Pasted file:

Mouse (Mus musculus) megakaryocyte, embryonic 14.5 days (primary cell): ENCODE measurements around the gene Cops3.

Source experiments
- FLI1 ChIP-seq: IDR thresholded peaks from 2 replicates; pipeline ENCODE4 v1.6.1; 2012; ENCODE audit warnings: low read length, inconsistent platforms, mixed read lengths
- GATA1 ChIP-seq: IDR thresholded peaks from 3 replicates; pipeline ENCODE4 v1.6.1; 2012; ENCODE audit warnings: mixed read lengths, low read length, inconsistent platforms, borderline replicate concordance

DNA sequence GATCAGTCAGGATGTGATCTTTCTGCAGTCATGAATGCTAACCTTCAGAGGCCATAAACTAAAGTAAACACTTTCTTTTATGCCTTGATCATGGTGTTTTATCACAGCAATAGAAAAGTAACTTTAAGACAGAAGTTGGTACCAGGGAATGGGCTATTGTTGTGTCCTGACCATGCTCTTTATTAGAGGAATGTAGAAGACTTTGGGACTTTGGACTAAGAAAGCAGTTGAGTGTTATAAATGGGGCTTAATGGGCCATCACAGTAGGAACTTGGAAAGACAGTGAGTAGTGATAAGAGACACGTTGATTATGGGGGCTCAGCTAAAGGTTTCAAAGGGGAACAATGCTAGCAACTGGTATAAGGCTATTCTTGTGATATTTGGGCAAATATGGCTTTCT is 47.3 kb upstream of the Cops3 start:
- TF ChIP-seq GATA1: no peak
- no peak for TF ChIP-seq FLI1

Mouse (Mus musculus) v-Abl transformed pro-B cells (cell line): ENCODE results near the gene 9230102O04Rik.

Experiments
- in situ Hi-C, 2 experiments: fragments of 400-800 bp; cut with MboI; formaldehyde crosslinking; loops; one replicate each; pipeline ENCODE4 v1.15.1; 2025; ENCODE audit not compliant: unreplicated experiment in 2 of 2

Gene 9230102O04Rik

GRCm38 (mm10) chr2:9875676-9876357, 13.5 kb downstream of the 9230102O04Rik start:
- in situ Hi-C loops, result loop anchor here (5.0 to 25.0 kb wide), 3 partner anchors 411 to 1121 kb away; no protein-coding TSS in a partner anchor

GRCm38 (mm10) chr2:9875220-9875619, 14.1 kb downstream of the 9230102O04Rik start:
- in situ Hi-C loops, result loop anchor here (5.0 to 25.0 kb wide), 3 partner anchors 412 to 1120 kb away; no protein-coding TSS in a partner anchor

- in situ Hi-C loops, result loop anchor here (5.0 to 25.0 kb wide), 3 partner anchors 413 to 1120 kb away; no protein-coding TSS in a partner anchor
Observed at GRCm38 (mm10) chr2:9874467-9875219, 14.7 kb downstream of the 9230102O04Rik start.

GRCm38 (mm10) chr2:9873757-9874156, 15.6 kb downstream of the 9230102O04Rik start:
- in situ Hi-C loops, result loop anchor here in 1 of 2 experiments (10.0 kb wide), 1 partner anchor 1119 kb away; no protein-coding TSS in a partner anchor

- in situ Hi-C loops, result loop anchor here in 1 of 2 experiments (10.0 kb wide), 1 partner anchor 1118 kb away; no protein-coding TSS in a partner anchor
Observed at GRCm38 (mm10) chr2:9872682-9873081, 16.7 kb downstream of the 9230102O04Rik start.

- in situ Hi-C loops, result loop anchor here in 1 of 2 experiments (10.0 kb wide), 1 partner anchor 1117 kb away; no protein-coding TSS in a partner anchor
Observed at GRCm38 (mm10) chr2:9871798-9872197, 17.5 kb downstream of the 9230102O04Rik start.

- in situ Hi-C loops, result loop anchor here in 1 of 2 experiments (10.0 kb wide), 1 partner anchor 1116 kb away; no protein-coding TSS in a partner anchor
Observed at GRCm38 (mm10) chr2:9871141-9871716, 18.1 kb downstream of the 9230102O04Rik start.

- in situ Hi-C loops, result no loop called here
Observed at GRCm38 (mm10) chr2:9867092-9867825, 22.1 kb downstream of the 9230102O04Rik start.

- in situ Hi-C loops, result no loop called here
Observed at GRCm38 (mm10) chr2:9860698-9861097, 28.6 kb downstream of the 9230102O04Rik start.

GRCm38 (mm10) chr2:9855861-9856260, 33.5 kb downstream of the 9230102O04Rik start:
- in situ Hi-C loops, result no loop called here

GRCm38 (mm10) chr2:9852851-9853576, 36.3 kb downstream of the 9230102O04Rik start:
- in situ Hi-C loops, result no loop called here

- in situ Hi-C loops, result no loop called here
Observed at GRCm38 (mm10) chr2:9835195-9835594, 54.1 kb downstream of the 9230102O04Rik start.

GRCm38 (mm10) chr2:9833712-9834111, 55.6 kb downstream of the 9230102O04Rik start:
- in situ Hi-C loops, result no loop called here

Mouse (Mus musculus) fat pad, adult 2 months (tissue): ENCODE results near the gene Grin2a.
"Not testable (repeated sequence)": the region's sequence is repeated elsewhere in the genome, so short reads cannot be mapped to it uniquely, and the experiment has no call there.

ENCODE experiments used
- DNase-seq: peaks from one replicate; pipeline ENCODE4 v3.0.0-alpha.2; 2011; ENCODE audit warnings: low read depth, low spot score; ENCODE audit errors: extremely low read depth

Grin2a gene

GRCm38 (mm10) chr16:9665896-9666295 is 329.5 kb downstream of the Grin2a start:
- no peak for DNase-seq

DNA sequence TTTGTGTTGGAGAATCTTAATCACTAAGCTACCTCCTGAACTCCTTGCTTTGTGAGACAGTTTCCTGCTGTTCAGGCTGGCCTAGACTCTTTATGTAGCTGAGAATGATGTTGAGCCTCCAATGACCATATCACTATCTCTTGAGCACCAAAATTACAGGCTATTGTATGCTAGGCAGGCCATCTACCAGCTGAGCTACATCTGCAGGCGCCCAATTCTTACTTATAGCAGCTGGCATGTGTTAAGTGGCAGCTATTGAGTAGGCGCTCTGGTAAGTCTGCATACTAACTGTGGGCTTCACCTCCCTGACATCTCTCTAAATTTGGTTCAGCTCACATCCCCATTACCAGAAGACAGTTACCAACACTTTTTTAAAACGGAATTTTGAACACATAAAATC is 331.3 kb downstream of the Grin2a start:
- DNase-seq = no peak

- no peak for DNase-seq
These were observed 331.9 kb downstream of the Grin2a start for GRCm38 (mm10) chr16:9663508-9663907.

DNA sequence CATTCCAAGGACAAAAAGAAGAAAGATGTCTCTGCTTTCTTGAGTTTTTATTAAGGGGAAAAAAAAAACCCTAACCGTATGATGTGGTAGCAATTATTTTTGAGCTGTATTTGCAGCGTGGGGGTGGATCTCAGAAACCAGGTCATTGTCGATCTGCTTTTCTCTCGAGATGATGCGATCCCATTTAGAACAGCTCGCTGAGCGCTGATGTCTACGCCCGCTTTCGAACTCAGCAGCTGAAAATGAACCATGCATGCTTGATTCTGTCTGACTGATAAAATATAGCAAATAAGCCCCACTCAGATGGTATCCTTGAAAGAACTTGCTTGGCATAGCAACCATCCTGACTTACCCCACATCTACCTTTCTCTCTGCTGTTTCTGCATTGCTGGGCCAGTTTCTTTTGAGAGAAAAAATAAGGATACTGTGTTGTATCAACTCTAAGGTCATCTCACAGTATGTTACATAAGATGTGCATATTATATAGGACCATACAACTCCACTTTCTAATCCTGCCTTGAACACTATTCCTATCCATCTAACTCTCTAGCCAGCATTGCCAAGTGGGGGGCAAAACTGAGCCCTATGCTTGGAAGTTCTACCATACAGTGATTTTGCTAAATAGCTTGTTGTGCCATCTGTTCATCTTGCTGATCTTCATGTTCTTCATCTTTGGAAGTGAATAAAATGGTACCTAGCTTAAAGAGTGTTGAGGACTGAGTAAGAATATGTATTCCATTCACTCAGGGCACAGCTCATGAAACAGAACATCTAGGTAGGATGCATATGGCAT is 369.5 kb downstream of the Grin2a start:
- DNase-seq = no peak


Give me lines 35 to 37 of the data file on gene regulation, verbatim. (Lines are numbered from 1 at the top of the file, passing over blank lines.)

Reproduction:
Observed at GRCm38 (mm10) chr2:9835195-9835594, 54.1 kb downstream of the 9230102O04Rik start.

GRCm38 (mm10) chr2:9833712-9834111, 55.6 kb downstream of the 9230102O04Rik start:
- in situ Hi-C loops, result no loop called here